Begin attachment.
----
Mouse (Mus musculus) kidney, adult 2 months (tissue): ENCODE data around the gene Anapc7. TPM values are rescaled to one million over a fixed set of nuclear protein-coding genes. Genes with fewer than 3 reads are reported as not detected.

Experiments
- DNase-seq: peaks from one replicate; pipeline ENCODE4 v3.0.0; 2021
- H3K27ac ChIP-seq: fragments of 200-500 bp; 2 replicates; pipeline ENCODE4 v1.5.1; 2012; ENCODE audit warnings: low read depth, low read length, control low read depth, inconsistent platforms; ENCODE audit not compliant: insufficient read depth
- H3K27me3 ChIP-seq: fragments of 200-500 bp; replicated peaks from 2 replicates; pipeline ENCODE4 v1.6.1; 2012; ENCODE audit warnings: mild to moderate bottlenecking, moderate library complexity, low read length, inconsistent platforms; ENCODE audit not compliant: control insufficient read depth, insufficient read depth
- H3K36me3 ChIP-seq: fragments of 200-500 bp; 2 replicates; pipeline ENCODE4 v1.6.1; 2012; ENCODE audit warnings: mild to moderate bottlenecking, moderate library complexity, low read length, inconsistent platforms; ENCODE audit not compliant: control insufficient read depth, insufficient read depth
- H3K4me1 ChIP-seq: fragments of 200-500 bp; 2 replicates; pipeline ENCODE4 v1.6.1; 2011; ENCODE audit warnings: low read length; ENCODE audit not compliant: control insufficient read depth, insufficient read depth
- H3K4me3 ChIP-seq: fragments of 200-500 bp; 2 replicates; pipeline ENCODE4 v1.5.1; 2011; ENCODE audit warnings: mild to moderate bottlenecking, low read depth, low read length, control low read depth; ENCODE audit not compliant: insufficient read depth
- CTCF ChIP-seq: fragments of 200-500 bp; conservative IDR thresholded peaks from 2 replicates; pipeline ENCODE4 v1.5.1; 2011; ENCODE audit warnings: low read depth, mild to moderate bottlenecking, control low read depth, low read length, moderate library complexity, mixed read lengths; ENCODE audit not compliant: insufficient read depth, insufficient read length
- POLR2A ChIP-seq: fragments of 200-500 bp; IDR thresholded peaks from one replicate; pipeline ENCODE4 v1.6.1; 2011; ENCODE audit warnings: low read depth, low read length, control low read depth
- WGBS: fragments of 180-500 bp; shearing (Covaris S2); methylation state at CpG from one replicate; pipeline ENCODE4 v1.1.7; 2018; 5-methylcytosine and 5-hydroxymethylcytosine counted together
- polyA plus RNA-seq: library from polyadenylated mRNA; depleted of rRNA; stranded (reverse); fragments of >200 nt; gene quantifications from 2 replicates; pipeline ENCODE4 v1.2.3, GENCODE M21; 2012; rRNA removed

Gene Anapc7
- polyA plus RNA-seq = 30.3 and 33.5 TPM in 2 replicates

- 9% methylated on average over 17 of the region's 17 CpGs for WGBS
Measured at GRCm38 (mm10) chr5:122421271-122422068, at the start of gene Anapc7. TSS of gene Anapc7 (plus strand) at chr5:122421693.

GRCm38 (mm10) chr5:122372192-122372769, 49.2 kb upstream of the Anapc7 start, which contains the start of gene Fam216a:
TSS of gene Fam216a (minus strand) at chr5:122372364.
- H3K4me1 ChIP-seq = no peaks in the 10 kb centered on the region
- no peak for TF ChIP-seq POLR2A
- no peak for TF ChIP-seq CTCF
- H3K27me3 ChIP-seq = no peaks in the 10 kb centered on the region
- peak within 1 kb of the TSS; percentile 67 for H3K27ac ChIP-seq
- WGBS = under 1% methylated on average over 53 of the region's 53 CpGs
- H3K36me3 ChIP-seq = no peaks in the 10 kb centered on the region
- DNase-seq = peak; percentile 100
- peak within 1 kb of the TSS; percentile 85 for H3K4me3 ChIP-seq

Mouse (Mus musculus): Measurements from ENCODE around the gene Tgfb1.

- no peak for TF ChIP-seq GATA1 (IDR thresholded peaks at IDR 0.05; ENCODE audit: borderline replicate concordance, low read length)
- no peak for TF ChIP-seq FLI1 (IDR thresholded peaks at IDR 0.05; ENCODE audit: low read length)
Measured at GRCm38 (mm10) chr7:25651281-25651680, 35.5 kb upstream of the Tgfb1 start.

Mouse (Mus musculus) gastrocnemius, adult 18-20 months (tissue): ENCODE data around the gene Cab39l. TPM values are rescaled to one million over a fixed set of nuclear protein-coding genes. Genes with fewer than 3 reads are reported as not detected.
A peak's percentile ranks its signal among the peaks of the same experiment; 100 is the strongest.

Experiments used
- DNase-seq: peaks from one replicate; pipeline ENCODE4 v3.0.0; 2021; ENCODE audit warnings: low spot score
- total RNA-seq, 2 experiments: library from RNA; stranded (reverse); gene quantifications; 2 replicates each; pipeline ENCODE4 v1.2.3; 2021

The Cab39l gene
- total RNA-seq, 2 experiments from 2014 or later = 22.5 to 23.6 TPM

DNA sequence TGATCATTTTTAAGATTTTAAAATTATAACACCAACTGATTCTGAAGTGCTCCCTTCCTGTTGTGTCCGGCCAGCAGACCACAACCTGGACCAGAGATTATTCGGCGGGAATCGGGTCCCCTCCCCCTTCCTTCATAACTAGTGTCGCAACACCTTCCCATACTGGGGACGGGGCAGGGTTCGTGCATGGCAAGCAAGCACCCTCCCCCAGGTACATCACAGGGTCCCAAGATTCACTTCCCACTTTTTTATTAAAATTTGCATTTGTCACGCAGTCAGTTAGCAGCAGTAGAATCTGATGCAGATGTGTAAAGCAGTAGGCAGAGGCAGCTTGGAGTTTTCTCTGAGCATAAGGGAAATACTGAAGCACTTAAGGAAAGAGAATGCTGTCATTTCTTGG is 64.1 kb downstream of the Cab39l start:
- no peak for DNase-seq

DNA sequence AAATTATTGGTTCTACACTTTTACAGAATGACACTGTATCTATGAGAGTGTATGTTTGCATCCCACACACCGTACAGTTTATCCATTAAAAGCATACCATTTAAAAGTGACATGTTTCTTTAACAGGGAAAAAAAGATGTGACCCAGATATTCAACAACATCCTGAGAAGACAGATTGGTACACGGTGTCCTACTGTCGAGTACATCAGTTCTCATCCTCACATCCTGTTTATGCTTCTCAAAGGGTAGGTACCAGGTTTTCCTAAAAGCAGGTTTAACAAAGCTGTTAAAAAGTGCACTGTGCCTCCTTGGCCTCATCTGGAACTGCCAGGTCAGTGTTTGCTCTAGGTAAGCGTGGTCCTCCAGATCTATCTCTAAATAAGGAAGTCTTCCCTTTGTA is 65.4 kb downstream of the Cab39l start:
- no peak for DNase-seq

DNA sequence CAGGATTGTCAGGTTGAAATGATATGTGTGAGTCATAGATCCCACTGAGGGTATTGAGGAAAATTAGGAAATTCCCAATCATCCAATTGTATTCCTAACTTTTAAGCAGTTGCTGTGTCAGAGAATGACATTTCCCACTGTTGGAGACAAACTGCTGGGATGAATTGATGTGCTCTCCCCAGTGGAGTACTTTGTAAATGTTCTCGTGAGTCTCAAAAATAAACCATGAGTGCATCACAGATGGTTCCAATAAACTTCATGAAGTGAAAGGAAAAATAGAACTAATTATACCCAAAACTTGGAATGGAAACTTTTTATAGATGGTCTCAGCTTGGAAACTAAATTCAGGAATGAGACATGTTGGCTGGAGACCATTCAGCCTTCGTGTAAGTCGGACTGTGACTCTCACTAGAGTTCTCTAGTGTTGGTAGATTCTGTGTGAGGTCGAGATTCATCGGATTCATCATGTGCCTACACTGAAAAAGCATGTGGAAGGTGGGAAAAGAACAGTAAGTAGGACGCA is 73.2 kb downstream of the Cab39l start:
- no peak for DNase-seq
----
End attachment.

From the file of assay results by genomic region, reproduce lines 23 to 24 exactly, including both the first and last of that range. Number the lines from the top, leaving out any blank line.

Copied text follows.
- peak within 1 kb of the TSS; percentile 67 for H3K27ac ChIP-seq
- WGBS = under 1% methylated on average over 53 of the region's 53 CpGs